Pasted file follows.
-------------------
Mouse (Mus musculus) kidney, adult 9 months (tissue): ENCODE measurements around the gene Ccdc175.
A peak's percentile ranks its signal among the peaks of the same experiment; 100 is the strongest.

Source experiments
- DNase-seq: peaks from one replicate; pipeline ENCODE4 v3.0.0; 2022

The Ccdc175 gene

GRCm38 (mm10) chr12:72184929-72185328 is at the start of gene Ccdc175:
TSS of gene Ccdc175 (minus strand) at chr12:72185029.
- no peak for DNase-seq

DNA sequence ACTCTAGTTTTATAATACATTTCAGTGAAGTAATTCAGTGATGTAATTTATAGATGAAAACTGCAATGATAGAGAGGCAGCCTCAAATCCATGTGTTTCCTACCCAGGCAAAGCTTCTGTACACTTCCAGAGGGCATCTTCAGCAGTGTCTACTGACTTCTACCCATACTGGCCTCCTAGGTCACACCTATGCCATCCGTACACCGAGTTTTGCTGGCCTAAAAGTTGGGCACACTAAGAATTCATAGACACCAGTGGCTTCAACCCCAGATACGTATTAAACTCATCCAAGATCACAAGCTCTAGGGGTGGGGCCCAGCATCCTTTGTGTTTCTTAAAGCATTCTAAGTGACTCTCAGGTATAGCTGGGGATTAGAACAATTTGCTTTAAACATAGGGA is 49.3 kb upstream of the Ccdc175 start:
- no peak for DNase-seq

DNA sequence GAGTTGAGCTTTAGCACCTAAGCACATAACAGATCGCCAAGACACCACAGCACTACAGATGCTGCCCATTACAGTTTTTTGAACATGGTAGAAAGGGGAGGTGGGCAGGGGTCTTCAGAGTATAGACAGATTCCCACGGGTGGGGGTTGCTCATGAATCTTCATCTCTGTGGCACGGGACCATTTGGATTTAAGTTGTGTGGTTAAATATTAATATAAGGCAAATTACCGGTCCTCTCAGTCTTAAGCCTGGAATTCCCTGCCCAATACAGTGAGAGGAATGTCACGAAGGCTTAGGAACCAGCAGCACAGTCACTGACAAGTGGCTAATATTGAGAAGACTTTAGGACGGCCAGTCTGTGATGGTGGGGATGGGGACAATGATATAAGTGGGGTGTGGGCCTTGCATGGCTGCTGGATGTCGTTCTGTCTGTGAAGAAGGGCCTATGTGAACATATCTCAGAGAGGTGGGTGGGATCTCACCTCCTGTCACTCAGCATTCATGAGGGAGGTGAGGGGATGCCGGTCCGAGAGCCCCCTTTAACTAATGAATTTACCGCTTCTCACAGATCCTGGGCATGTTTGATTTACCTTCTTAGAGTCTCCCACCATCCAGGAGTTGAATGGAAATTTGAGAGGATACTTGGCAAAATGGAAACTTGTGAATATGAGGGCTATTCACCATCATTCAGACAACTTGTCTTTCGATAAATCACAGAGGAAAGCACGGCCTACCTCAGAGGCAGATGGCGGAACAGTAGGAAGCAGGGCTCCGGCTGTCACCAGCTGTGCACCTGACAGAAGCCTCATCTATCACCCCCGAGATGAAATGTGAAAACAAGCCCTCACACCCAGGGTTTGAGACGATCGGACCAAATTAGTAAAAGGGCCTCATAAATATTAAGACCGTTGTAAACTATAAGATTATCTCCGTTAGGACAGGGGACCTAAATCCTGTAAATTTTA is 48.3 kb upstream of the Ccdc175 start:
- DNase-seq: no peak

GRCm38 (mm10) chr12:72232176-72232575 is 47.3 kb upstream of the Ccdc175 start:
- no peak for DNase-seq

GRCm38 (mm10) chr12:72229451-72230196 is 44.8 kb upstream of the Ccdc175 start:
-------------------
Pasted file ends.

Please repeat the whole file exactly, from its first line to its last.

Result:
Mouse (Mus musculus) kidney, adult 9 months (tissue): ENCODE measurements around the gene Ccdc175.
A peak's percentile ranks its signal among the peaks of the same experiment; 100 is the strongest.

Source experiments
- DNase-seq: peaks from one replicate; pipeline ENCODE4 v3.0.0; 2022

The Ccdc175 gene

GRCm38 (mm10) chr12:72184929-72185328 is at the start of gene Ccdc175:
TSS of gene Ccdc175 (minus strand) at chr12:72185029.
- no peak for DNase-seq

DNA sequence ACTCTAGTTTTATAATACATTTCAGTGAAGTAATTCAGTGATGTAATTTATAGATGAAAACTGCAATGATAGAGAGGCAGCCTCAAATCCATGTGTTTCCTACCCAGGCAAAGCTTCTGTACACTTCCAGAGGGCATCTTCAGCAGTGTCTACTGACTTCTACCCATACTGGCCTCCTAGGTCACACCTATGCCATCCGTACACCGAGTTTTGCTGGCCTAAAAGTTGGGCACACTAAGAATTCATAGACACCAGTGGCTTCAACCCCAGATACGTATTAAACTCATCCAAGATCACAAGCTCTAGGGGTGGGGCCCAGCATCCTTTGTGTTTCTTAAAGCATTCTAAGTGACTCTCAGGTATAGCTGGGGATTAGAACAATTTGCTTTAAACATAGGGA is 49.3 kb upstream of the Ccdc175 start:
- no peak for DNase-seq

DNA sequence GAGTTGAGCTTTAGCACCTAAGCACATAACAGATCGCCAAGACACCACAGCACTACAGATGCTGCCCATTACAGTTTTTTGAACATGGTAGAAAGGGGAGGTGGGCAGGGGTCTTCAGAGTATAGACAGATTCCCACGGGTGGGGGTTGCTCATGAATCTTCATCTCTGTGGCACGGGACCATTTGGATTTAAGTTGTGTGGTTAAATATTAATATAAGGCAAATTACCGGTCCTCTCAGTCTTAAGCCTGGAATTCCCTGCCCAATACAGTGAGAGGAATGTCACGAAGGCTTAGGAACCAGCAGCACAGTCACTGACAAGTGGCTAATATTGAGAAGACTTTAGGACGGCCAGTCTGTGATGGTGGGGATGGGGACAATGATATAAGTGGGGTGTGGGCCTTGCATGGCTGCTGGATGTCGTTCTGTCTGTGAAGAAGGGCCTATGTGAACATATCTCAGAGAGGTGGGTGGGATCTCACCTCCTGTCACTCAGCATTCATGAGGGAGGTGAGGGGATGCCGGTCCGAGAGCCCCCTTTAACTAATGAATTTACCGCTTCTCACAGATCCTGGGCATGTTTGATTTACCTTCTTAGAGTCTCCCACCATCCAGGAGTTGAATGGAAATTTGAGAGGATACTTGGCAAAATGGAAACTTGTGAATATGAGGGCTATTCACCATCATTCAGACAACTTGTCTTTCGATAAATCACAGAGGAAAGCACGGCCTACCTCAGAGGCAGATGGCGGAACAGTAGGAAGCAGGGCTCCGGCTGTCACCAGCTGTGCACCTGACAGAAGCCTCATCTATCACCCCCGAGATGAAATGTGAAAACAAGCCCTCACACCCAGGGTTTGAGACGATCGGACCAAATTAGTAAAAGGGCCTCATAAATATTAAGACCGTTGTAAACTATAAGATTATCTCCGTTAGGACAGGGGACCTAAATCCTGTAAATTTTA is 48.3 kb upstream of the Ccdc175 start:
- DNase-seq: no peak

GRCm38 (mm10) chr12:72232176-72232575 is 47.3 kb upstream of the Ccdc175 start:
- no peak for DNase-seq

GRCm38 (mm10) chr12:72229451-72230196 is 44.8 kb upstream of the Ccdc175 start: